I had another passage from Mrs. Frisby and the Rats of NIMH all chosen and ready to go. And then, today, I finished The Liberal Arts Tradition – finally after four weeks of saying I hoped to finish it. The book is excellent, but not for the feint of heart … I posted my review last night.
I absolutely *loved* the Theology chapter that I read today and wish I could quote the whole chapter, but here’s my favorite paragraph to wet your whistle. The passage blew Mrs. Frisby out of the water:
Theology forms the curriculum at its foundations. We saw earlier how piety, gymnastic, and music are foundational to the educational paradigm we inherited from the Greeks. Now we are in the position to appreciate how the integration of Christian theology as the culmination of the curriculum radically reorients these fundamental aspects of education. Theology forms our piety: it reveals the God who is to be feared as Lord and loved as Father; it teaches us to honor our father and mother; and it calls upon us humbly to love and to serve our neighbor. It ought also to drive us into the community of the people of God, and even to preserve in the world whatsoever things are true, honest, just, lovely, and of good report. Theology also undergirds gymnastic: it reveals the dual truth that our bodies have dignity because we bear the image of our Creator, and also that we were not created merely for bodily virtues since human beings are irreducible unions of body and soul. Bodily training is indeed profitable, but is not sufficient for complete maturity as the image of God. Theology, then, similarly undergirds musical training, not least because the Scriptures engage us musically. God reveals Himself to us in stories, poems, prayers, and songs, calling for us to taste and see that He is good — this is music in the truest sense. Theology actually integrates the musical and gymnastic elements because of the dramatic and multisensory nature of historic Christian worship. Piety, gymnastic, and music are thus fully integrated in the spiritual disciplines we are called to imitate in the Christian life. (pg 129-130, emphasis mine)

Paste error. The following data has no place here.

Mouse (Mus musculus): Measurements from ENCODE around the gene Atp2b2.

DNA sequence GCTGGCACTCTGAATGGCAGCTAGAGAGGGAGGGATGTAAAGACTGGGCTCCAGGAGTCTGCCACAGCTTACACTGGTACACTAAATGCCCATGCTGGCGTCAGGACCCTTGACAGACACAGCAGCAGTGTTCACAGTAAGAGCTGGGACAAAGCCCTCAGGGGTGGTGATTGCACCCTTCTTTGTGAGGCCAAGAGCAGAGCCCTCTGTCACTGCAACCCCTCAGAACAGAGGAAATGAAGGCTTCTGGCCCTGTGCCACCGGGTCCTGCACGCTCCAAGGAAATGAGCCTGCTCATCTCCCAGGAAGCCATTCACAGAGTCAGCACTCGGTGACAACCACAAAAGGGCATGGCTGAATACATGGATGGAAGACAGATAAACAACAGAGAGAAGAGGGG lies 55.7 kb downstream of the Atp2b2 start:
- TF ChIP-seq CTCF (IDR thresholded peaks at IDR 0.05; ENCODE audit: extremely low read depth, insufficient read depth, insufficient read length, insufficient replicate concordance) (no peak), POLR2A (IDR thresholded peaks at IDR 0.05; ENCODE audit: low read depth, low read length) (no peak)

and two more quotes:
Theology unifies the curriculum; it provides a framework for the liberal arts and sciences, and the philosophies that unify them. (pg 130)
Theology orders our knowledge to its proper end in the worship and service of the Lord Jesus Christ. (pg 131)
What are you reading this week?